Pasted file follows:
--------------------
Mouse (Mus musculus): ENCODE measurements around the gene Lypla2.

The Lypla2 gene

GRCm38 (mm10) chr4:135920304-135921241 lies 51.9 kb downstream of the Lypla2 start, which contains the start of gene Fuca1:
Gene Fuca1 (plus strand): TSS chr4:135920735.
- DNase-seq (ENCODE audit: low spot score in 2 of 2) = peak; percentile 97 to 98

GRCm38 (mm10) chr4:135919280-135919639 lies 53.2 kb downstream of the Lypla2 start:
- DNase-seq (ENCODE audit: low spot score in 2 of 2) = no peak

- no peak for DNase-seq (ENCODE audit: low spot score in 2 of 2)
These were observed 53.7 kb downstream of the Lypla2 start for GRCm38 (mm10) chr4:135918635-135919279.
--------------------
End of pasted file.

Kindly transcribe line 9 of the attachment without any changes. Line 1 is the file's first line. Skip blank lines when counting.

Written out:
These were observed 53.7 kb downstream of the Lypla2 start for GRCm38 (mm10) chr4:135918635-135919279.